Sharing basic business tools so we don’t continually invent the wheel.
Education: the national curriculum and how that relates with what it takes to get artists into schools.
Is there a will to push for a national stipend for artists in Australia?
A bad theatre experience can burn an audience: how can we reduce the number of times an audience member walks out thinking “I never want to go to the theatre again.”
Devised theatre an its inclusion in the larger companies.
What digital support do people need to improve their work?
Creative community models in regional cities.
Reinventing the role of the artistic director: remaining the role of administration within the artistic system.
What theatre is good at.
Theatre and performance that’s less about going to an event, but part of every day life.
New models of copyright or intellectual property for artists.
Cultural exchange: how do we encourage young people and emerging artists to learn and collaborate internationally to improve the quality and influence of our work in Australia.
A political party (to support the appointment of Wesley Enoch as the minister for arts, culture, tourism and spoty.)
History, archiving, and record keeping. Is it useful, is it relevant, how do we do it?
New ways audiences can use the NBN to interact with audiences, work created and presented in a digital space.
How theatre can fight racism.
Mid-career artists, mid-career companies, and how we raise the ceiling on where we can go.
How do we encourage more culturally diverse places in the arts.
Beautiful inclusive theatre: bigotry in the theatre.
Involving young people as decision makers.
New ways of working in community. Ideas about how this happens that just aren’t “community arts.”
The submerging artists.
The role theatre can play in helping communities adapt after disasters: helping communities adapt to their new normal, when their normal doesn’t exist any more.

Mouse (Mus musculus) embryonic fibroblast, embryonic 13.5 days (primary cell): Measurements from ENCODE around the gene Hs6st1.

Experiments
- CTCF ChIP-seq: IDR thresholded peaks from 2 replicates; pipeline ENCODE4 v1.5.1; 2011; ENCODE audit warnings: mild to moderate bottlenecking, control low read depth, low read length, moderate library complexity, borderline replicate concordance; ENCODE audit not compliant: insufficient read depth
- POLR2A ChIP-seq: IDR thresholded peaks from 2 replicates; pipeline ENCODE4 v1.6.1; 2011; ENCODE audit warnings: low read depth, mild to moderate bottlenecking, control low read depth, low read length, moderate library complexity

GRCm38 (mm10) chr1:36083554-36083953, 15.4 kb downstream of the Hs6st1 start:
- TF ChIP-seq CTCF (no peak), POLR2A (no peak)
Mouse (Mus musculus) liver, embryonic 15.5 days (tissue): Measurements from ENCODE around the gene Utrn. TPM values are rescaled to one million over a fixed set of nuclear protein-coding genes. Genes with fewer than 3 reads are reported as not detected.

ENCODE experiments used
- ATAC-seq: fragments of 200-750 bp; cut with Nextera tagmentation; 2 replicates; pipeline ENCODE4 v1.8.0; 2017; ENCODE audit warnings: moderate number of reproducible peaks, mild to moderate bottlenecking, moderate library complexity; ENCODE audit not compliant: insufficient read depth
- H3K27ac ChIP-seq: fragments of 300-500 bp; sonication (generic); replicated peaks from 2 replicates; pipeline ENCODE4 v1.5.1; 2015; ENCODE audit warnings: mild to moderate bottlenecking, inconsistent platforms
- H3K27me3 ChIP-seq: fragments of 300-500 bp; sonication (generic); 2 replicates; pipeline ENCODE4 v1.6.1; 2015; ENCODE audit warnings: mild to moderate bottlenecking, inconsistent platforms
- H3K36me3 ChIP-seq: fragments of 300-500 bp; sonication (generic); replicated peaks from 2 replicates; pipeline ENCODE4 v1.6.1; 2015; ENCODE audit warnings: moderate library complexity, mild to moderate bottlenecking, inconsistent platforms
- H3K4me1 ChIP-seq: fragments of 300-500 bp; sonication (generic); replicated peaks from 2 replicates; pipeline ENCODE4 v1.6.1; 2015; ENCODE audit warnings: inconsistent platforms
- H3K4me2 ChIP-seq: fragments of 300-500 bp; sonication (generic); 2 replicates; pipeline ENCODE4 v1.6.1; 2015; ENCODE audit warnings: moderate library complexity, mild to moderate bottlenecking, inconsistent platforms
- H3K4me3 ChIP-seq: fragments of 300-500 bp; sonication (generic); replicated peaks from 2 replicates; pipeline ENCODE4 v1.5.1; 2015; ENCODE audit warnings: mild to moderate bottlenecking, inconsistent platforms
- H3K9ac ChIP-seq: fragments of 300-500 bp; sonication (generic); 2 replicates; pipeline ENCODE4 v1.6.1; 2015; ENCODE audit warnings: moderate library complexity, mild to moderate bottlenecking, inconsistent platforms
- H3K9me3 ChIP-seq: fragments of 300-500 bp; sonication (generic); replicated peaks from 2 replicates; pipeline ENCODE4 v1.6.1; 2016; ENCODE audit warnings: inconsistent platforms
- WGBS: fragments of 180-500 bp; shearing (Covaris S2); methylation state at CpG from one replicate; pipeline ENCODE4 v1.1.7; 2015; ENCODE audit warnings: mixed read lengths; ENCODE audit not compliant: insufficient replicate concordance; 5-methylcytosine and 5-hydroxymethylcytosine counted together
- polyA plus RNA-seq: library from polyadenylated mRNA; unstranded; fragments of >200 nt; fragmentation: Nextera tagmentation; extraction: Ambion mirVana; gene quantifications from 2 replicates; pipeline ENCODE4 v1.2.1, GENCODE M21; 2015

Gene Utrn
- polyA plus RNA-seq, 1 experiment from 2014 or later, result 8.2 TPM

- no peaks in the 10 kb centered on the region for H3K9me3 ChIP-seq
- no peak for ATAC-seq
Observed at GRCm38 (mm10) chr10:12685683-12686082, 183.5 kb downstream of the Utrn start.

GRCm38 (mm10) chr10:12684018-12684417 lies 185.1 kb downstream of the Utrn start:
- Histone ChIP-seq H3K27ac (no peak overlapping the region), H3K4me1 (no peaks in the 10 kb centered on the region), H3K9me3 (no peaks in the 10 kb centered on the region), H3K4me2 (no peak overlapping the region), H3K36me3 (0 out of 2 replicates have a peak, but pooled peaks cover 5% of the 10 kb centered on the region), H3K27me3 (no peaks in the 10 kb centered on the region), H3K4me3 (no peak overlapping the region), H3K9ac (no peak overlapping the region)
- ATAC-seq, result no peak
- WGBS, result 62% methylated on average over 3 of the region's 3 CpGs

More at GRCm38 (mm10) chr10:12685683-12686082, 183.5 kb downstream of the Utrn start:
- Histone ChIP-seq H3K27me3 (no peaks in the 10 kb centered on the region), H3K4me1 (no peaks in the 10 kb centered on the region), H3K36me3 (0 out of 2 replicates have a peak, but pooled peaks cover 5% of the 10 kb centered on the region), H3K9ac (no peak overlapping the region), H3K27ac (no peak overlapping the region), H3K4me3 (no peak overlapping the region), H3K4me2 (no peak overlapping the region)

Ensure the inclusion of the word theatre in the National Culture policy.
What might a professional development program for Artistic Directors look like?
New models and forms of non-Jazz Hand musical theatre.
The dialogue of artists as parents: artist lifestyle to include families in touring.
These were just the ideas thrown out into the room: many have been combined changed, or thrown out all together.
Talking to Kevin from Shopfront next to me, we agreed the best strategy was to go to topics which were SPECIFIC: otherwise conversation gets lost, is directionless.
For all the problems Adelaide theatre has and my issues with it, there are some problems we seem to be doing okay: young people DO see work by young people (“Encouraging young people to watch other young artists”) because otherwise it’s hard to be seeing a lot of work at all; with the likes of the Come Out Festival, Windmill, Patch, and Slingsby do mean theatre for young audiences isn’t trapped in an “education” bracket, but are a necessary and important part of South Australian theatrical culture (“Moving for theatre for young audiences and families out of the education paradigm“). But I am excited by an idea put forth by Andy Packer from Slingsby: If we accept that new audiences are the most important thing, could we fund work for young audiences in the same way we fund opera? I constantly find work for young people the most exciting, most polished, most inspiring work, which often makes me cry from emotion, from beauty, from ideas. Sitting in an audience with children is such an amazing barometer of the quality of work. It is a sector which means so much to so many, and I would love to see it more supported.
Because I’m horribly predictable, my number one pick is “Terrifyingly frank discussion between arts and critics“, as it something that I try to have in Adelaide but, understandably, artists can be worried about having that talk. I’ve had some great conversations in recent times, but it’s not as frank or as frequent as I would like – and that’s hard on both sides of the table. It was pitched and combined with “Given the ABC has just dropped its in house arts coverage, how do we nourish and sustain critical connections?”, and I don’t necessarily think these are the same issues. A conversation between artists and a critical discussion on critics is different than how we report about the arts and what that means for a nation. Since these were pitched by Cameron Woodhead and Alison Croggon, respectively, I wonder what these discussions will be: will it just be us writers?
I am also interested in “New models and forms of non-Jazz Hand musical theatre”: wasn’t Once We Lived Here supposed to have a national tour? Hmm? Hmm?!
Now for half an hour morning tea. The amazing volunteers will pick everything up, place it on boards outside and then we will choose what we want to go to. I hope I can go to my top three picks. Currently feeling a lot more excited and inspired from sitting in a room of crazy ideas and energy, looking forward to the sessions.